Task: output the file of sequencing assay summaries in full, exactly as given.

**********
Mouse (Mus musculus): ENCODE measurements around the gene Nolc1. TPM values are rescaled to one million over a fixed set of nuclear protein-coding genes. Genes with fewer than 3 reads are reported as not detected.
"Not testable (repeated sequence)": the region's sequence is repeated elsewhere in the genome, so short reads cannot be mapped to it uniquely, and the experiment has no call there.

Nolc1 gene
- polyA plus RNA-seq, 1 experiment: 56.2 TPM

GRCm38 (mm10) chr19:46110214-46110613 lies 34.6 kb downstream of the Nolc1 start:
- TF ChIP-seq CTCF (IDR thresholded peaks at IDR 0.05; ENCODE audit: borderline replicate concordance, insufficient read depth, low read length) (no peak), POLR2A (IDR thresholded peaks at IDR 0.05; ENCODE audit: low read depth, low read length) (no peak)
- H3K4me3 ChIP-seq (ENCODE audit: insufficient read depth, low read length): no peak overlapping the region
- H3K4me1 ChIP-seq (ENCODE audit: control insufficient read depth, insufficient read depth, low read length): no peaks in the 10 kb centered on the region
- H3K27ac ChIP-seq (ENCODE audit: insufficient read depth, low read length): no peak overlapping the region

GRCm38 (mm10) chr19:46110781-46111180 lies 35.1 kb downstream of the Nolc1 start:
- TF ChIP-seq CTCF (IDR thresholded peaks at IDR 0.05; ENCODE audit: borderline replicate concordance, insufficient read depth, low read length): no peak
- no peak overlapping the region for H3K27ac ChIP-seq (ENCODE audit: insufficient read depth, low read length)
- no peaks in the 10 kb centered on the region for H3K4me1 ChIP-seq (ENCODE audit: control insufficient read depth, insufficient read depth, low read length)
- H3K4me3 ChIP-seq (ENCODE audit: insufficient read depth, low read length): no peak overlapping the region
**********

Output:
Mouse (Mus musculus): ENCODE measurements around the gene Nolc1. TPM values are rescaled to one million over a fixed set of nuclear protein-coding genes. Genes with fewer than 3 reads are reported as not detected.
"Not testable (repeated sequence)": the region's sequence is repeated elsewhere in the genome, so short reads cannot be mapped to it uniquely, and the experiment has no call there.

Nolc1 gene
- polyA plus RNA-seq, 1 experiment: 56.2 TPM

GRCm38 (mm10) chr19:46110214-46110613 lies 34.6 kb downstream of the Nolc1 start:
- TF ChIP-seq CTCF (IDR thresholded peaks at IDR 0.05; ENCODE audit: borderline replicate concordance, insufficient read depth, low read length) (no peak), POLR2A (IDR thresholded peaks at IDR 0.05; ENCODE audit: low read depth, low read length) (no peak)
- H3K4me3 ChIP-seq (ENCODE audit: insufficient read depth, low read length): no peak overlapping the region
- H3K4me1 ChIP-seq (ENCODE audit: control insufficient read depth, insufficient read depth, low read length): no peaks in the 10 kb centered on the region
- H3K27ac ChIP-seq (ENCODE audit: insufficient read depth, low read length): no peak overlapping the region

GRCm38 (mm10) chr19:46110781-46111180 lies 35.1 kb downstream of the Nolc1 start:
- TF ChIP-seq CTCF (IDR thresholded peaks at IDR 0.05; ENCODE audit: borderline replicate concordance, insufficient read depth, low read length): no peak
- no peak overlapping the region for H3K27ac ChIP-seq (ENCODE audit: insufficient read depth, low read length)
- no peaks in the 10 kb centered on the region for H3K4me1 ChIP-seq (ENCODE audit: control insufficient read depth, insufficient read depth, low read length)
- H3K4me3 ChIP-seq (ENCODE audit: insufficient read depth, low read length): no peak overlapping the region